The battle of Dalmanutha over, Bekker was, together with his artillery piece, posted to the Pretoria Commando for this stage of the war. What followed was his participation in the “various skirmishes” of which he made mention.
Having managed for so long to escape the enveloping clutches of the British army, his luck ran out on 26 October 1901 when he was taken prisoner at Zusterhoek. Specific references to the action are difficult to find but, fortunately, the Staats Artillerie officer Major Thomas Kroon was taken Prisoner of War at the same place on the same day and there are a number of references to him which provide the evidence for Bekker’s capture as well.
The Swindon Advertiser of 1 November 1901 carried an article which stated that, “Colonel Williams and Fortescue were engaged near Dewagen Drift, and drove enemy North-East with a loss of six killed and 17 prisoners including Staats Artillerie, under Captain Kroon, with dynamite for train-wrecking”. From this we can conclude that Bekker was one of the 17 prisoners.
The Times History, in Volume III, page 361 stated that, “Fortescue was sent on an expedition into the bush veld north of the Delagoa Railway where, in conjunction with Colonel Ingouville-Williams and 600 Australians, he succeeded in inflicting considerable loss on two of the North Pretoria bands under Piet Uys and Thys Pretorius.”
Maurice too, in Chapter 3, page 438, also added to the story, “To the north-east of Pretoria Erasmus, Piet Uys, T. Pretorius and Dan Opperman, with about 400 men, were moving south from Zusterhoek, via Rhenosterpoort, in the hope of capturing a train to replenish the failing stores of food and clothing. Besides these there were numerous small bands roving both north and south of the railway”.
Having been made prisoner Bekker was sent down to Cape Town from where he sailed aboard the “Orient” on 17 January 1902 to Deadwood in the island of St. Helena. The British authorities could not have chosen a more isolated spot – St. Helena being a small island in the mid-Atlantic, miles from any civilisation. The P.O.W. Register records that he was an Adjutant in St. Helena.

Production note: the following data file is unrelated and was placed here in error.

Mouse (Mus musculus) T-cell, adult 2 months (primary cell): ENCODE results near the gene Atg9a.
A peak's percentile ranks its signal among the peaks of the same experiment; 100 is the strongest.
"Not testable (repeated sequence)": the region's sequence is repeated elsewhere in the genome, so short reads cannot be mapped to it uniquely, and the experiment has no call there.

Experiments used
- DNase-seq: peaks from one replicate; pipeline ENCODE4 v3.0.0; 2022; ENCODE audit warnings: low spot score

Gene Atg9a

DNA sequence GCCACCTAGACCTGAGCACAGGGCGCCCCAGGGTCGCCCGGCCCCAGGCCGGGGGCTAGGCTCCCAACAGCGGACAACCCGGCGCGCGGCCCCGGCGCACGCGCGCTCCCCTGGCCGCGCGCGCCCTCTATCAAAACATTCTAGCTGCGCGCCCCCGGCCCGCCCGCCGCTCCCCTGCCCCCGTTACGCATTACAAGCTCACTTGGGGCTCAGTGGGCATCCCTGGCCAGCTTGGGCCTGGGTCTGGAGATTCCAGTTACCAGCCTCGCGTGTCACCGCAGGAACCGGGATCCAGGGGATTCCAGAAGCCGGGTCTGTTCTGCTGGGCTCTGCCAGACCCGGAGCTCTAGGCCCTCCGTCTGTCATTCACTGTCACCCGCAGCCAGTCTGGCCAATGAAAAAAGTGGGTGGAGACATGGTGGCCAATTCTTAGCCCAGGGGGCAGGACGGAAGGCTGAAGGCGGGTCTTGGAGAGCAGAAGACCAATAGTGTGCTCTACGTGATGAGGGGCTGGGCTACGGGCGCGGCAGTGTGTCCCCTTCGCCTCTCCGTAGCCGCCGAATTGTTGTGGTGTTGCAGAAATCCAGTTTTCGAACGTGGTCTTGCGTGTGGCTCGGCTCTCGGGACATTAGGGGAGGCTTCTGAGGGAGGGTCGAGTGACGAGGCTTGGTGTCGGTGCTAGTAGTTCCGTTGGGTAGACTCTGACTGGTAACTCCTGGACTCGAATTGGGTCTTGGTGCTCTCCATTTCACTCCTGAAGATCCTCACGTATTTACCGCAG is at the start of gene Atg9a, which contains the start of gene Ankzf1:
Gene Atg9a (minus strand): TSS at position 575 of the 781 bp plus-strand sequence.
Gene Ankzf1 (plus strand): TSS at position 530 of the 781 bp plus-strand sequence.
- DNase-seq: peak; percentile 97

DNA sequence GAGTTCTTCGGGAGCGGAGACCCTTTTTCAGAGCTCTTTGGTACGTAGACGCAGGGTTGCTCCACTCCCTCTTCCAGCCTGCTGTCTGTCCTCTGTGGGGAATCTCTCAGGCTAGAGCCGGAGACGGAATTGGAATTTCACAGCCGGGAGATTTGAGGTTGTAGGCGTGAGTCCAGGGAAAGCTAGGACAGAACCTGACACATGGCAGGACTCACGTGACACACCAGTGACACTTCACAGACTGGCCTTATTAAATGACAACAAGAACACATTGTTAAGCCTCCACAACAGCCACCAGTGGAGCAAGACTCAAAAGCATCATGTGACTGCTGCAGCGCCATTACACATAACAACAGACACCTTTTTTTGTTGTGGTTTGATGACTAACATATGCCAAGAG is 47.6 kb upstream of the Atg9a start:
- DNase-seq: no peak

The war over on 31 May 1902, Bekker was eventually repatriated to South Africa in August of that year. He moved to Barberton in the Eastern Transvaal at some stage, becoming a Transport Contractor. He passed away on 10 March 1956 at the age of 81 years and 4 months and was survived by his second wife (married in 1950) as well as children – Martha Magdalena Lusia Smith, Frederick Hendrik Johannes Bekker, Susanna Fransina Stiglingh and Barend Johannes Bekker.
The following user(s) said Thank You: QSAMIKE, jim51, RobCT, Gruffydd
A Transvaal Staatsartillerie man taken P.O.W. at Zusterhoek 2 weeks 3 days ago #68396
You are keeping us entertained Rory. Nice medal. Nice story. Thank you.
The following user(s) said Thank You: Rory
A Transvaal Staatsartillerie man taken P.O.W. at Zusterhoek 2 weeks 2 days ago #68398
Thanks Rory..... Love the stories about the Staatsartillerie and the so called Other side..... Please keep them coming..... Mike...…
P.S. This being kept inside gives you lots of time to read.....
Military Historical Society
A Transvaal Staatsartillerie man taken P.O.W. at Zusterhoek 2 weeks 2 days ago #68399
We are not in lock down here yet Mike. Things might change in an hour's time when the President addresses the nation....
Will let you know - but, for now, no extra reading..
A Transvaal Staatsartillerie man taken P.O.W. at Zusterhoek 2 weeks 2 days ago #68419
The ink was scarcely dry on the proverbial page when I received this tit-bit from the kind folks at the Barberton Museum.
I have translated the article in to English below:
Barberton, Monday - We learn with regret about the death at his residence on Saturday, 10 March, after a long sick bed, of Mr. Marthinus Johannes Bekker at the age of 81.
The late Mr Bekker was born in Oudtshoorn and moved to Barberton in 1929. During the Anglo Boer War he was an officer in the Transvaal State Artillery and was taken prisoner and sent to St. Helena. He also, during WWI, saw military service in German East Africa.
In the 27 years that Mr Bekker lived here in Barberton he earned the admiration and respect of all sectors of the community, and his departure is a great loss for the town and the district.
The burial took place from the Nederduitse Hervormde Church this afternoon and was attended by a large crowd of family and friends. Through this mediul we convey our condolences to his wife and four children.